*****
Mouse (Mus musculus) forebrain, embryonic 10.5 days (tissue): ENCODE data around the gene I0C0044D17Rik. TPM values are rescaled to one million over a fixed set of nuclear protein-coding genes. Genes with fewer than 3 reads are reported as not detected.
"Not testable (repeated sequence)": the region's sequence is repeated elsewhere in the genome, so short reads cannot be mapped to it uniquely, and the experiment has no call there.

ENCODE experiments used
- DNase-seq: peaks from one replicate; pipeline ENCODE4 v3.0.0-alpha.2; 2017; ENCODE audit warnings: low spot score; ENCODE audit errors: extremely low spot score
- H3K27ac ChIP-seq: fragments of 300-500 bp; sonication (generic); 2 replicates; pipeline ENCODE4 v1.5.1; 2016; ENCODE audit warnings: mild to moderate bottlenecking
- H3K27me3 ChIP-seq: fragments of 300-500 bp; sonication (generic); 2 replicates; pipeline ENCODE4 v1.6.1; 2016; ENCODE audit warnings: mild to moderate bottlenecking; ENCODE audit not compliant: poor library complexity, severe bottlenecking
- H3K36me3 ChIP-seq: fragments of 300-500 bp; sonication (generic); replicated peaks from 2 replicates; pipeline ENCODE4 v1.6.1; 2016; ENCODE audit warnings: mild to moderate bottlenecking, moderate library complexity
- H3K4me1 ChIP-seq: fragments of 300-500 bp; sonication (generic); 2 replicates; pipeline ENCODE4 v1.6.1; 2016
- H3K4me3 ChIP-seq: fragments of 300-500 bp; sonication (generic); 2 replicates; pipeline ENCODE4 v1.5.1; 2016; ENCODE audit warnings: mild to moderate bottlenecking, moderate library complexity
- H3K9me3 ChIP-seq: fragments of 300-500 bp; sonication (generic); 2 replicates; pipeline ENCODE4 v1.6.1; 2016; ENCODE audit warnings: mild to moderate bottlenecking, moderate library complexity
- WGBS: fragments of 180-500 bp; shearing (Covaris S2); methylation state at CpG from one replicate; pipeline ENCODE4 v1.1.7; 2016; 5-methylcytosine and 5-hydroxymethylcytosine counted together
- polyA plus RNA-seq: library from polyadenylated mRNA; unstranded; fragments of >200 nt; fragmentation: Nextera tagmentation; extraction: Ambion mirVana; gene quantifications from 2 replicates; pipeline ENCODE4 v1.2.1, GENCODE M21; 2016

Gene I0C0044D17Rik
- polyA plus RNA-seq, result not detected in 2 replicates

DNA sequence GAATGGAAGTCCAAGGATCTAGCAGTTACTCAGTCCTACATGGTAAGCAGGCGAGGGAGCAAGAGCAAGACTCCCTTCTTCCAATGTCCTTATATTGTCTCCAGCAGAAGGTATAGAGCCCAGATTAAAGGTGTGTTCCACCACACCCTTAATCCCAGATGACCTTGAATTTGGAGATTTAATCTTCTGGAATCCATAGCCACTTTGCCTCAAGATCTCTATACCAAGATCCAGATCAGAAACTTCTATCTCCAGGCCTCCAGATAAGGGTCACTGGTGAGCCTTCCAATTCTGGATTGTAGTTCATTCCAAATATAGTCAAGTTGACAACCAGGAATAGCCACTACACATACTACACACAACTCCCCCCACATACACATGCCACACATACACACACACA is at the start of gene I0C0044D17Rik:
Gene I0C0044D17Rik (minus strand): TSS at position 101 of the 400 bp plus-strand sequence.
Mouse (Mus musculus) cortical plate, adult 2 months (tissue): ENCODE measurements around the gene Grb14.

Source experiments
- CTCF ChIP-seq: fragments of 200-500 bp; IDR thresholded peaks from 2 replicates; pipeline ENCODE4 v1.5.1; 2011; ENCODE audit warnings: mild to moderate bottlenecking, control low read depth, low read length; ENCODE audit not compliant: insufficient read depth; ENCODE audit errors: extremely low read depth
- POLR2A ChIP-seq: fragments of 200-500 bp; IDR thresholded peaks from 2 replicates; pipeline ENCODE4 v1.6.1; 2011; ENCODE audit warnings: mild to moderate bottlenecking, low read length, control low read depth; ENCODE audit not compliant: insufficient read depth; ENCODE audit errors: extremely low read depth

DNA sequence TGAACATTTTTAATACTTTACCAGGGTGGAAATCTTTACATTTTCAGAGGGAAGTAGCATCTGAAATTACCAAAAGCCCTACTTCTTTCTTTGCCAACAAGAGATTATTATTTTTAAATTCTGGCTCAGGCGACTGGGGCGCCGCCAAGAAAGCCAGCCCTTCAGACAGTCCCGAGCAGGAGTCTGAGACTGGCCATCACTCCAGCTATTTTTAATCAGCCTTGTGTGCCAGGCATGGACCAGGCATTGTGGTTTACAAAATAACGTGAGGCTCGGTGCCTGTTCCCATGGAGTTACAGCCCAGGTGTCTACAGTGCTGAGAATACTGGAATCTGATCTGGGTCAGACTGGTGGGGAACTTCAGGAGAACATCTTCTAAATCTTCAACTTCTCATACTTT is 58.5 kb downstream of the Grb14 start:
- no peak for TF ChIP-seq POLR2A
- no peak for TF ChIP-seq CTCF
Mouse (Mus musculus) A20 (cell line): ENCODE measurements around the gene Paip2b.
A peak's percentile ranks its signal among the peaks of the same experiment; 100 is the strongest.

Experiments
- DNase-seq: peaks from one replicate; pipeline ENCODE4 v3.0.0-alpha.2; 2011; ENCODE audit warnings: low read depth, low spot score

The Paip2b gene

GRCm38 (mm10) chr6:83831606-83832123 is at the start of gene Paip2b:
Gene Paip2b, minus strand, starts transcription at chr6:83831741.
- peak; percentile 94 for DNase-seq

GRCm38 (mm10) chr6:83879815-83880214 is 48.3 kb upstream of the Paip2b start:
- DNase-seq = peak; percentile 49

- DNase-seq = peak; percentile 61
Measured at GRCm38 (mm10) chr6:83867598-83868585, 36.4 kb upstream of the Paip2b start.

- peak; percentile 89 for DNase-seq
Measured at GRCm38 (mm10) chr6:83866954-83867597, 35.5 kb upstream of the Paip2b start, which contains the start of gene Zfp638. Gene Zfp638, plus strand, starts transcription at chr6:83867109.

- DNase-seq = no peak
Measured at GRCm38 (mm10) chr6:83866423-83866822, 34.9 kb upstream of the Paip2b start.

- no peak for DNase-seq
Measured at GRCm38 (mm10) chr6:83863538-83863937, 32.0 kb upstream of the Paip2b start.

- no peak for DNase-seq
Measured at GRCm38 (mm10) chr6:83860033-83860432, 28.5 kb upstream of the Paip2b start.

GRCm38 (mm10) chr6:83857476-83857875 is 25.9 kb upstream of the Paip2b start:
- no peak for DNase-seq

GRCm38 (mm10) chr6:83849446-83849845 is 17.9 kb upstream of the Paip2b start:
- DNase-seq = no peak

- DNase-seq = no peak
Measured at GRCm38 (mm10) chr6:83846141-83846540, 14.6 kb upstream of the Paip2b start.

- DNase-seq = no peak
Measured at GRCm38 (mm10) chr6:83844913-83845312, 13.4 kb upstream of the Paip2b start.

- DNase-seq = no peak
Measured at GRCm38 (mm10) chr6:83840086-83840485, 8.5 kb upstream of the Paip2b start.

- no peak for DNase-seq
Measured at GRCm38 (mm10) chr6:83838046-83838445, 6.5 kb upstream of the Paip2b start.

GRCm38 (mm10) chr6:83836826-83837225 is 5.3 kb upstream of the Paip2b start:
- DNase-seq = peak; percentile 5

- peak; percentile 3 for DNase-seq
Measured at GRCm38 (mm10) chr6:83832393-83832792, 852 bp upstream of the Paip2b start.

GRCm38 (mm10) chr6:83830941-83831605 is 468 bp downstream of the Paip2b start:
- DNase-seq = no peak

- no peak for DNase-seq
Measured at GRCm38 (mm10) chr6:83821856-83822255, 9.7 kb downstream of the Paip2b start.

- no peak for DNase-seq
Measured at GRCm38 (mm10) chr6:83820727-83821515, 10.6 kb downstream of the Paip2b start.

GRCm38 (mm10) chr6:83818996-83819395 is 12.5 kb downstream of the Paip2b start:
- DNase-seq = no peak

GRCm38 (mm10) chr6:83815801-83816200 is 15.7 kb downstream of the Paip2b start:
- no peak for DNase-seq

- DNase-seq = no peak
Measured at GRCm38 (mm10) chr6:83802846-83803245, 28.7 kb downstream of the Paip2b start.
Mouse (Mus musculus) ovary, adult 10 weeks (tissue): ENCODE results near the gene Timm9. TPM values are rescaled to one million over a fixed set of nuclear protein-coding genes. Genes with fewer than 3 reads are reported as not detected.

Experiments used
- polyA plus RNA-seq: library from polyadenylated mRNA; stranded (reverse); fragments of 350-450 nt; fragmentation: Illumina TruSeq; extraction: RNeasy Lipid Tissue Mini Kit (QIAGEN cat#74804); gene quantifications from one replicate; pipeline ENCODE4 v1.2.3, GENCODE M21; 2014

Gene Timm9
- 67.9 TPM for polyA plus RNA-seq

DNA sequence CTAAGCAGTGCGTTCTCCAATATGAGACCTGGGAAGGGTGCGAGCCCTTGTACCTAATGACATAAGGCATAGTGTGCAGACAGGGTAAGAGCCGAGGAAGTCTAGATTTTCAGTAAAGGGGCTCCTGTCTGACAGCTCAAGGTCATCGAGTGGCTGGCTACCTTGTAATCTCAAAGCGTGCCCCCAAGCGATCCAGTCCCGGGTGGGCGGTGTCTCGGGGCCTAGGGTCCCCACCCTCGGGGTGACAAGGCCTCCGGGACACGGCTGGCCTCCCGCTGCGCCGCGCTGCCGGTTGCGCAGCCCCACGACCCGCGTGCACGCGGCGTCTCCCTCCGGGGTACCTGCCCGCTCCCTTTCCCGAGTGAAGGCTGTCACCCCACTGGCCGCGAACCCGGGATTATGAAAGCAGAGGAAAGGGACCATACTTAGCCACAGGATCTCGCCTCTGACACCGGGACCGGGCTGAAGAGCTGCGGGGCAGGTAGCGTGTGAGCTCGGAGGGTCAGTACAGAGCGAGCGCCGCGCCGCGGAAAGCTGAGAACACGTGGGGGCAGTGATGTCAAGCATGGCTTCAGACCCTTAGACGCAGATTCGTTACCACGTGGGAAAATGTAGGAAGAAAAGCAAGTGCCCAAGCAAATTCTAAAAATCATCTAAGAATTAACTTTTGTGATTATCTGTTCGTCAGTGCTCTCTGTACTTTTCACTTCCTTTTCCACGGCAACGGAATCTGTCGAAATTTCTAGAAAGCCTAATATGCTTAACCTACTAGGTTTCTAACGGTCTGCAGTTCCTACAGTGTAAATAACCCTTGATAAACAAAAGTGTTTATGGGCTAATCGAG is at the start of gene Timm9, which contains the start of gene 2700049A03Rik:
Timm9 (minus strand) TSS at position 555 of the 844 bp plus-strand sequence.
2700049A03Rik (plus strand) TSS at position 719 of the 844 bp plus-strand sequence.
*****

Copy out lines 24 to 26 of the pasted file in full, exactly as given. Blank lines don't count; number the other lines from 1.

Mouse (Mus musculus) A20 (cell line): ENCODE measurements around the gene Paip2b.
A peak's percentile ranks its signal among the peaks of the same experiment; 100 is the strongest.

Experiments